for help to the Attorney-General. The number of unlicensed brothels in
Melbourne trebled and despite legalisation in Victoria the number of illegal
brothels still outnumbers those that are licensed.

6. It will not remove prostitutes from the streets

Since legalisation in Victoria street prostitution became so bad that the
Attorney-General formed a committee of inquiry in 2001 to find solutions.
Resulting recommendations have proven to be unworkable. In NSW under
decriminalisation street prostitution has been so offensive that residents
have marched in protest. Under the bill there are no restrictions on
soliciting which will be legal anywhere including outside; schools, places
of worship, residential houses and in shopping malls.

7. Drug use will saturate the industry

Bob Harkness, chairperson of Drug-Arm in Christchurch says that drugs and
prostitution are inextricably linked. Bob is regularly working with street
prostitutes in Christchurch and estimates that 75-80% are using drugs.
Australian estimates put the figure at 85%. Prostitution researchers and
social workers all agree that drugs and alcohol are used to take away both
physical and emotional pain so prostitutes can detach themselves from what
they do.

8. There will be an increase in control by gangs and organised crime

The bill contains no restrictions on who can own or manage a brothel.
Neither are there any controls on pimping. In NSW Police reported 40
shootings in three months as part of a struggle between rival groups for
control of prostitution. The Herald-Sun (April 2002) reported that,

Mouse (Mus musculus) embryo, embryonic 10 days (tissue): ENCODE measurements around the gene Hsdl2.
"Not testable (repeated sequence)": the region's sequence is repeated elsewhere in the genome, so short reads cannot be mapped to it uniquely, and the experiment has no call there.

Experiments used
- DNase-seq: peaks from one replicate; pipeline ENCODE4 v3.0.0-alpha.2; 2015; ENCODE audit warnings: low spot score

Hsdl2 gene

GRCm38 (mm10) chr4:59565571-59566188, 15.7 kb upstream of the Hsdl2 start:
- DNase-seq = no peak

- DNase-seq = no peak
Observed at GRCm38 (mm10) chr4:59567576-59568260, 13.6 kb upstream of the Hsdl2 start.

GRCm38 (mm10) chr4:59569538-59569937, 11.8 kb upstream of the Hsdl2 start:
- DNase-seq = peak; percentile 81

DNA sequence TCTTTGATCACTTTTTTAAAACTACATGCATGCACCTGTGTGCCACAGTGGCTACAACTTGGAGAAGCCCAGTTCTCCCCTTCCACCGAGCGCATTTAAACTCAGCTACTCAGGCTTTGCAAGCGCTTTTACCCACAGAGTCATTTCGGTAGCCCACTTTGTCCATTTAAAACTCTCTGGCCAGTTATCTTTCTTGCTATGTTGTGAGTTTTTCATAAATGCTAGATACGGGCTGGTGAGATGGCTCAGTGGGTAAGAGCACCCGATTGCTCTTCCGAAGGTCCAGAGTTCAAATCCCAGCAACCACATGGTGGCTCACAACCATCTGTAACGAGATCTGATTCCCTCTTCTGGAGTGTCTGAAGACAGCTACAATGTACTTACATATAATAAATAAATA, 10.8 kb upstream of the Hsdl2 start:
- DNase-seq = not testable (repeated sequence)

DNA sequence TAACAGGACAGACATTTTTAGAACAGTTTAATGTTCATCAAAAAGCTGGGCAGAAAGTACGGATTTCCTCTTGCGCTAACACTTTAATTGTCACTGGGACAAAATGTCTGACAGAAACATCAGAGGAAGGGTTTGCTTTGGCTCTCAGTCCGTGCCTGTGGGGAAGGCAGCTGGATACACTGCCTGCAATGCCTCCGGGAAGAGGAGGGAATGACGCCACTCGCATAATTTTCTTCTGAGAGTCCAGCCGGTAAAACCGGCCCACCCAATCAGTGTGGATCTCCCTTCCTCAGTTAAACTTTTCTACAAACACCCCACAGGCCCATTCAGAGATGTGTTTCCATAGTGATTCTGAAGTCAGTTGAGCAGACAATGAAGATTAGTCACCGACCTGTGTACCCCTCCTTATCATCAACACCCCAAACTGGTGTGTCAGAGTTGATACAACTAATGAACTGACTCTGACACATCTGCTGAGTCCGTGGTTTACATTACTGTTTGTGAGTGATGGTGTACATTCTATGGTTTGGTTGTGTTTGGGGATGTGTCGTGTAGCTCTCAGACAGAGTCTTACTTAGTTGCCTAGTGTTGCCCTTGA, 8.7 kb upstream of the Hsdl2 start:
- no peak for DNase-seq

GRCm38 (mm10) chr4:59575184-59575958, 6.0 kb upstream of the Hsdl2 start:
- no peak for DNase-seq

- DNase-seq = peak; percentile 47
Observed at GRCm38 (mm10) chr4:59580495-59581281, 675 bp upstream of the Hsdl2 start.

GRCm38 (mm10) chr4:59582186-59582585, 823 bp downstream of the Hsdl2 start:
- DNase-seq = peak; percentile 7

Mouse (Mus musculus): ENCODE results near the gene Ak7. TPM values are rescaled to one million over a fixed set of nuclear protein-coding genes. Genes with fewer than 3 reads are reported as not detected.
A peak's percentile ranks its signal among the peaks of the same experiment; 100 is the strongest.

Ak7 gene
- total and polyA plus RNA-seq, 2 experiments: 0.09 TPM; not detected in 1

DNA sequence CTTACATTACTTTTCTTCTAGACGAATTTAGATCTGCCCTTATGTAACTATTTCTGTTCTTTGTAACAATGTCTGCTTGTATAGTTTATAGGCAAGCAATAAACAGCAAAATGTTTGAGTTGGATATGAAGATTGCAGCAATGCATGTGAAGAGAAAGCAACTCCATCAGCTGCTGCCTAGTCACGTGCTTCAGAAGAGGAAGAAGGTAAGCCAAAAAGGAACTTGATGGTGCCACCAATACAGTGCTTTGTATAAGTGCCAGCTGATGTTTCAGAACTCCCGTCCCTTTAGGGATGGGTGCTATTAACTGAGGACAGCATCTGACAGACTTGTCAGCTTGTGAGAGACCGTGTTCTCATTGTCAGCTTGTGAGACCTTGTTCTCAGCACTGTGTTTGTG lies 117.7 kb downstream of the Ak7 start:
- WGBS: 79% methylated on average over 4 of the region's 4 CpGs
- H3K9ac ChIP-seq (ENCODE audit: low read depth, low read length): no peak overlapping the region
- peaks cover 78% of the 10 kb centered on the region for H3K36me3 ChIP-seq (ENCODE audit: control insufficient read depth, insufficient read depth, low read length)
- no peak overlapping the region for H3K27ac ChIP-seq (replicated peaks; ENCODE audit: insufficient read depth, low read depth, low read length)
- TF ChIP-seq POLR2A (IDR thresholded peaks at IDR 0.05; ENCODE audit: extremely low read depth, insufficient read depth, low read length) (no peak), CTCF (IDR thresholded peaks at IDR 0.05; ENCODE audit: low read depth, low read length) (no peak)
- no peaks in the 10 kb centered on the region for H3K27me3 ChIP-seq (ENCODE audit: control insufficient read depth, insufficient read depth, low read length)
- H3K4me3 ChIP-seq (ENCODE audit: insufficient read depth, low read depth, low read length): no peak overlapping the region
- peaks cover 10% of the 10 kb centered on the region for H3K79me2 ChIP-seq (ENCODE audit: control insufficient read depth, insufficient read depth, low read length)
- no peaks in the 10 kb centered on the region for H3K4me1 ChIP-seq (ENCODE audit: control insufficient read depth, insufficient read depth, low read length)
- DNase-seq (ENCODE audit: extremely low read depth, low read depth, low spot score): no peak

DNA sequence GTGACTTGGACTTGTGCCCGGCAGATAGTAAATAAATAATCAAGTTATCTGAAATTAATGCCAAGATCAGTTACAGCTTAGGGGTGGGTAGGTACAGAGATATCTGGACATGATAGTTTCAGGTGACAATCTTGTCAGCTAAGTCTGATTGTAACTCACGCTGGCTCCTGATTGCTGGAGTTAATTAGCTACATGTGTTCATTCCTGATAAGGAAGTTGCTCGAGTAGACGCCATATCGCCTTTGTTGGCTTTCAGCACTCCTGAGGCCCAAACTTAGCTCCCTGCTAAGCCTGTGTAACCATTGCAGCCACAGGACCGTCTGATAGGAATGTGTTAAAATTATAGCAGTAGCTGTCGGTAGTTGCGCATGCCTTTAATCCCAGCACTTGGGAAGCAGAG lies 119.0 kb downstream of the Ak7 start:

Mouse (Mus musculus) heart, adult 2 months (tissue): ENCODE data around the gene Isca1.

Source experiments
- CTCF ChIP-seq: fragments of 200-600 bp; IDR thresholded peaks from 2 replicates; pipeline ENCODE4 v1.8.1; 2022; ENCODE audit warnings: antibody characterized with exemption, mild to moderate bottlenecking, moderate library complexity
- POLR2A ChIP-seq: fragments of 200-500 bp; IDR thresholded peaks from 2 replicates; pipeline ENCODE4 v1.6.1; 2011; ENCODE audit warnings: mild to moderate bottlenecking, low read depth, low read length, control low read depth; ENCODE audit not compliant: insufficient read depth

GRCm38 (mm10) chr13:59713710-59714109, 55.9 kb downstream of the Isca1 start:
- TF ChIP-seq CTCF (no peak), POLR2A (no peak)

"Victoria's booming sex industry is operating almost free from
regulation.the lack of policing means brothel bosses can flout the law by
employing drug addicts and under-age workers." NZ Police already note in the
select committee report that, "Organised crime groups are reportedly
involved in many aspects of the sex industry in New Zealand."

9. There will be an increase in illegal immigrants and 'slavery'

A US State Department report on human rights in 2000 condemned Australia's
lax laws because of the increase in trafficking of East Asian women into
Australia's sex industry. A former Federal Australian police officer stated
on national radio that hundreds of illegally imported Asian women are being
exploited in NSW brothels every day. Auckland police estimate that there are
already around 500 Thai women in the Auckland sex industry. At least two
cases have been recently reported of Asian women being forced into
prostitution illegally in Auckland.

10. Advertising and recruitment will become more blatant

There are no provisions for any restrictions on advertising in the bill;
these matters will be left entirely up to local councils. "Market forces
make for high profile advertising in this industry if there are no
restraints," Auckland Commercial Massage Operators told the select committee
in February 2001. Australian and New Zealand promoters of the bill envisage
high profile chains and franchising of brothels. Girls are already been
approached by pimps outside Tauranga's Bethlehem College. Recruiting and
pimping will be unrestricted under the bill.


A better way

Clearly here needs to be reform, but we have to find a better way. The
current law is often criticised as being unbalanced for prosecuting the
prostitute while the client has no such concern. One answer might be
adopting Sweden's approach where a law was introduced in 1999 making it
illegal to purchase sexual services. There is strong evidence the law is
working well and providing protection for Swedish women.